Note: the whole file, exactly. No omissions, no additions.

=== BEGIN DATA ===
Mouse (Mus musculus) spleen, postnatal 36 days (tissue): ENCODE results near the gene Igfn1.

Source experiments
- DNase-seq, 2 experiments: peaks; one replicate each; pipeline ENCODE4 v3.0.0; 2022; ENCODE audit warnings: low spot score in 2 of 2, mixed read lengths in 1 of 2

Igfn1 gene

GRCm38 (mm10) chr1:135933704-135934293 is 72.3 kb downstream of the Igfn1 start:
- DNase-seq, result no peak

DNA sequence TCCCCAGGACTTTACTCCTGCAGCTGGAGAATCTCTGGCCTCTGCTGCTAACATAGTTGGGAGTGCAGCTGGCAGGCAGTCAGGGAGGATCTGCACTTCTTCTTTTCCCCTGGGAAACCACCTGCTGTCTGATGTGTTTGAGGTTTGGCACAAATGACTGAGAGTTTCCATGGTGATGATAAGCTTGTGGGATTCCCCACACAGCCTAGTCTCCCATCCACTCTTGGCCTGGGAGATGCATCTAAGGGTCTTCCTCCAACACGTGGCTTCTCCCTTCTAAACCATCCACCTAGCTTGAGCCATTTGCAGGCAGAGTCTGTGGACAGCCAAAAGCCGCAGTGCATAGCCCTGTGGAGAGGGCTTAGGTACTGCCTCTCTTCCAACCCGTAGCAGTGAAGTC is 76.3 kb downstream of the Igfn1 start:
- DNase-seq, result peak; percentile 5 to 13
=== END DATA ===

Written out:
Mouse (Mus musculus) spleen, postnatal 36 days (tissue): ENCODE results near the gene Igfn1.

Source experiments
- DNase-seq, 2 experiments: peaks; one replicate each; pipeline ENCODE4 v3.0.0; 2022; ENCODE audit warnings: low spot score in 2 of 2, mixed read lengths in 1 of 2

Igfn1 gene

GRCm38 (mm10) chr1:135933704-135934293 is 72.3 kb downstream of the Igfn1 start:
- DNase-seq, result no peak

DNA sequence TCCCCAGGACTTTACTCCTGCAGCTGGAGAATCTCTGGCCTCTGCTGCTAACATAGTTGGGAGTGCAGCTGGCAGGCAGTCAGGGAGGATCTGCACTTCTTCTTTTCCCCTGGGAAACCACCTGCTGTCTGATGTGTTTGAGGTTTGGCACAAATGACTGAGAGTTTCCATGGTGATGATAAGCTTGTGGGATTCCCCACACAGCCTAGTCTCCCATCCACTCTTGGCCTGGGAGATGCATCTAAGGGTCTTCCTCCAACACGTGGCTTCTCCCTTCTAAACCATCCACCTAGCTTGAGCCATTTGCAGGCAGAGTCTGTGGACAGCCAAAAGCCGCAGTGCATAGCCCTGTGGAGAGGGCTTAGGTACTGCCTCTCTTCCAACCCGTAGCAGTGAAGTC is 76.3 kb downstream of the Igfn1 start:
- DNase-seq, result peak; percentile 5 to 13